There are a few cons to charcoal, according to the Longos, but that’s also part of the commitment. First of all the charcoal plus the ash pan can make for a dirty, messy experience. Also, typically, more time is required when charcoal grilling, when you factor in preheating your grill for the recommended 10-12 minutes. And then there’s the fact that with charcoal grilling there’s more room for error. “The entire process is just up to the griller and the weather conditions. No buttons or dials to rely on … just skill.”

 

BBQ Zone
Photo: DDN Productions

 

Focus on What You Want to Eat

Think food first, equipment second. You need to consider what result you are after, say the Longo sisters. “For instance, people who are interested in adding wood flavour to their food, whatever they are making, need to get themselves a charcoal grill or a smoker. Grilling foods on a gas or electric grill does not add wood flavour. If people are just interested in achieving those luscious grill marks that we all know and love, you just need a grill that gets hot, hot, hot!”

 

Wood Chips Add a Whole New Element

Think about the flavours that wood and smoke can bring to a dish — consider this technique as an added ingredient. “Crème brûlée is a delicious recipe, but wood-fired crème brûlée is even better with the added flavour of pecan wood. Wood flavour makes anything taste better, whether it’s sweet dishes, savoury recipes, or even beverages. Just remember that certain woods create a stronger flavour than others. We recommend fruit woods, which have a gentle, subtle flavour, over stronger woods like mesquite or hickory wood, which can have overpowering flavours.”

 

One Grill Is Never Enough

One grill can’t do everything. And it’s unfair to ask it to do so. Getting to the next level of barbecue and grilling requires the proper tools. “We are the type of grillers that believe more is more! To us, the more grills you have, the more fun you can have. Someone who has one grill and has fallen deeply in love with the art of grilling will benefit — and fall deeper in love — by adding a smoker and a griddle to their lineup. Grills are great for hot and fast cooks (that is, steaks, eggplant, burgers), smokers are for low-and-slow cooking (brisket, pulled pork), and griddles are for those diner classics like smash burgers, pancakes, and hash. Griddles are the outdoor cooker of the moment — everyone wants one!”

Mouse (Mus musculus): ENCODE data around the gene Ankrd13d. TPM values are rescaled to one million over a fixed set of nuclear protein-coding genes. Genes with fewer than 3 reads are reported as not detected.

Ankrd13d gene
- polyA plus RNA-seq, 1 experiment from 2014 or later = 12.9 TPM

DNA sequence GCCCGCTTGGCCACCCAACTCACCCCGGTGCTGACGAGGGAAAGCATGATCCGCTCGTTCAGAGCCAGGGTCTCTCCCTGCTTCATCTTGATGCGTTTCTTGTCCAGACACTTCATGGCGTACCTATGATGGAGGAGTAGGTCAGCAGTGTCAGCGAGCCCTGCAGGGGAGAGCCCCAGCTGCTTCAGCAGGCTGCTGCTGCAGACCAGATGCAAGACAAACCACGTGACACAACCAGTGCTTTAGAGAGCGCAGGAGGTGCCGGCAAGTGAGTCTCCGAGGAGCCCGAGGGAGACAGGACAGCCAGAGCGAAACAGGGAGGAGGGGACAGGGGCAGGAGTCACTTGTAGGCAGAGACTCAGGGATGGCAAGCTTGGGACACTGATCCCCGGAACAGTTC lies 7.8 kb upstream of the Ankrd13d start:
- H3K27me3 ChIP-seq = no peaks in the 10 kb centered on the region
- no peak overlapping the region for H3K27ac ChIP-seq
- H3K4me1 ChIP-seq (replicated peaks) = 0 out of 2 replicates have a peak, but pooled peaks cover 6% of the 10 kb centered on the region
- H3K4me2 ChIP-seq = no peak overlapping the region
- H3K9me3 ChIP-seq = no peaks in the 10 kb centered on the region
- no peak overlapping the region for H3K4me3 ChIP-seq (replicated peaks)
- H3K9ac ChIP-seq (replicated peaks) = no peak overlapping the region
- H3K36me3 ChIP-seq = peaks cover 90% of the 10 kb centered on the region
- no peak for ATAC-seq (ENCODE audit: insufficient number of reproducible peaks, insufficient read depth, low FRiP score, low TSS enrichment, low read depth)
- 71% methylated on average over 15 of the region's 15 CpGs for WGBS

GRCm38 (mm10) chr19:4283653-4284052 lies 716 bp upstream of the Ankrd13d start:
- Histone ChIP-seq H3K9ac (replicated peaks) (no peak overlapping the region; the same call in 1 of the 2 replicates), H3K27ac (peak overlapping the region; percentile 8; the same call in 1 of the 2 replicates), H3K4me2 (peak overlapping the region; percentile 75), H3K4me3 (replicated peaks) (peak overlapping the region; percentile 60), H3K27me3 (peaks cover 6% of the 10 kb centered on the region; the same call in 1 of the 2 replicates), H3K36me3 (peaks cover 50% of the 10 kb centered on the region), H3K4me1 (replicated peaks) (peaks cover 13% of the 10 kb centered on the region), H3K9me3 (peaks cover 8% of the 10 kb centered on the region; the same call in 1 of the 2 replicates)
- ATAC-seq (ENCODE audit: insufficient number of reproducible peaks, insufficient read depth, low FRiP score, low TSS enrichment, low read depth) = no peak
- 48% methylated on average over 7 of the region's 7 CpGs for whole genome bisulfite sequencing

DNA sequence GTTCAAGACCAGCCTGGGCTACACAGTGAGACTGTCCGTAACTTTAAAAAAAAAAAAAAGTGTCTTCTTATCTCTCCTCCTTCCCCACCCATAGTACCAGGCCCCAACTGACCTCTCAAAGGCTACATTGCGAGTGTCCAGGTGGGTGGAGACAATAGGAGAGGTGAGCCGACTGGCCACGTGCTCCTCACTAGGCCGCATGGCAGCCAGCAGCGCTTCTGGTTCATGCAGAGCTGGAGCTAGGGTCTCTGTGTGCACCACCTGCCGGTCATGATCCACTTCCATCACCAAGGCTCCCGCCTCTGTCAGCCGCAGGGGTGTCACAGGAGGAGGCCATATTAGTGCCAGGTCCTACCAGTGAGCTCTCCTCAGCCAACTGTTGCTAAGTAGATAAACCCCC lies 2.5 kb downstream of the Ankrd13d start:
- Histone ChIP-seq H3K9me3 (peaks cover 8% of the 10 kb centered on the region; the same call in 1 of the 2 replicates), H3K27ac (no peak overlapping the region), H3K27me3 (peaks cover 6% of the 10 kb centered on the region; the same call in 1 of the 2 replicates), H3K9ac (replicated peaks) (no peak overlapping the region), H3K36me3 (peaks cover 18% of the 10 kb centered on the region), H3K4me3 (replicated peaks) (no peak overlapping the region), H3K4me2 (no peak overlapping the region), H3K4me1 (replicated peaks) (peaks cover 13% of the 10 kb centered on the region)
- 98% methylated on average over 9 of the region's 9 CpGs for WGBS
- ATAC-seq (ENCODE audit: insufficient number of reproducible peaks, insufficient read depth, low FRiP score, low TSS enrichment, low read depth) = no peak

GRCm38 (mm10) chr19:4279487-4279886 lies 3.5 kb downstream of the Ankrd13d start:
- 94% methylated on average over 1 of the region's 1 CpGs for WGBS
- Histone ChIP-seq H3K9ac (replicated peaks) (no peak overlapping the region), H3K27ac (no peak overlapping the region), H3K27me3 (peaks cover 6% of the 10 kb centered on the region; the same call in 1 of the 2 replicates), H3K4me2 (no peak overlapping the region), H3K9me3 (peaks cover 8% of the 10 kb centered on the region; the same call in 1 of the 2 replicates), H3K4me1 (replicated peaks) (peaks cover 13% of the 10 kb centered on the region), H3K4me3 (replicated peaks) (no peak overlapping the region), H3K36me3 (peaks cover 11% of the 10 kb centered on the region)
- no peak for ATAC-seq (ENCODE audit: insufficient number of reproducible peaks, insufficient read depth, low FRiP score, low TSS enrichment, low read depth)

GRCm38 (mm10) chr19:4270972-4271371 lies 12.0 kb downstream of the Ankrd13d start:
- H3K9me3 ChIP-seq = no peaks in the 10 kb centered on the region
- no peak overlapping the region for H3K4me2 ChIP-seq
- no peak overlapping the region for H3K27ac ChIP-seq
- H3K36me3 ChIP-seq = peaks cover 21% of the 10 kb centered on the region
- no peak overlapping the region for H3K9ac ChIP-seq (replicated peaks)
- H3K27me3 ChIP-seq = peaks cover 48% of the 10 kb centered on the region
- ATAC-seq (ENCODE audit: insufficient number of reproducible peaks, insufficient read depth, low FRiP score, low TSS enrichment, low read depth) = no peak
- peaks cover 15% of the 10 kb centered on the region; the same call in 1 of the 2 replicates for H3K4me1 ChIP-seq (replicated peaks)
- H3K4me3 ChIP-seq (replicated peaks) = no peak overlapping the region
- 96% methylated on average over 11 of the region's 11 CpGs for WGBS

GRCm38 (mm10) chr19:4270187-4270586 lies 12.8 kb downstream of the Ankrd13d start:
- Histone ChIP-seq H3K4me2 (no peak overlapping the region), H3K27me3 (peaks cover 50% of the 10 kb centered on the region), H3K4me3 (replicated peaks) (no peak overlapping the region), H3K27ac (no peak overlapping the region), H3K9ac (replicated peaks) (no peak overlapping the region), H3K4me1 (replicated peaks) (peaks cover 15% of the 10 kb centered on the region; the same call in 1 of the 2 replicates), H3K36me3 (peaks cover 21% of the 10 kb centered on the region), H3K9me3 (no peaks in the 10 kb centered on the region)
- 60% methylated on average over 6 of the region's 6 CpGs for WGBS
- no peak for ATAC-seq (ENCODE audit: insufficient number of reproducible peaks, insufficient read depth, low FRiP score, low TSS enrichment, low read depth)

Keep It Simple, but Stretch out a Bit

When you have great ingredients and great equipment, you really don’t need to get too flashy. “Some of the best recipes to make on the grill are the simplest. If you want to impress your guests at your next backyard BBQ party, try making our bacon-wrapped perogies, pickle and cheese stuffed sausages, or even apple cider dump cake. Yes, all of those tasty recipes were made on the grill. Anything and everything can be made on a grill, you are only limited by your own creativity.” To see these dishes in action — and more — visit Maddie & Kiki on YouTube.

 

BBQ Zone
Sisters Kiki and Maddie Longo, Canada’s favourite female grill masters, located in Port Hope, Ont. Photo: DDN Productions

 

 

You Need a Meat Thermometer

The precision of a meat thermometer cannot be overstated, especially with charcoal grilling, as the temperatures can be more variable. “Meat thermometers allow you to cook your meat to the exact internal temperature of your preference (medium, medium-rare, etc.). With meat prices being so high these days, it’s imperative that you get yourself a good meat thermometer so that you don’t over or undercook your meat and end up ruining it.”

 

Grills Are for Vegetarians, Too

As the world moves to more acceptance with plant-based cooking, it’s important to note that everything tastes better — or at least different — on a grill. “It’s a shame that grilling and barbecuing is still a meat-dominated industry. Tofu, vegetables, plant-based burgers and tempeh are all tastier when they are made on the grill. We have transformed many tofu haters into tofu lovers by marinating and grilling tofu for them.”

 

Be Brave

“Do not be afraid of messing up! We fire up our grills every day, 365 days a year, and we still learn something new every time. Be brave by trying a new recipe or embarking on the journey into charcoal grilling,” say the sisters. “Just remember, every time you fire up your grill, it’s an opportunity to learn.”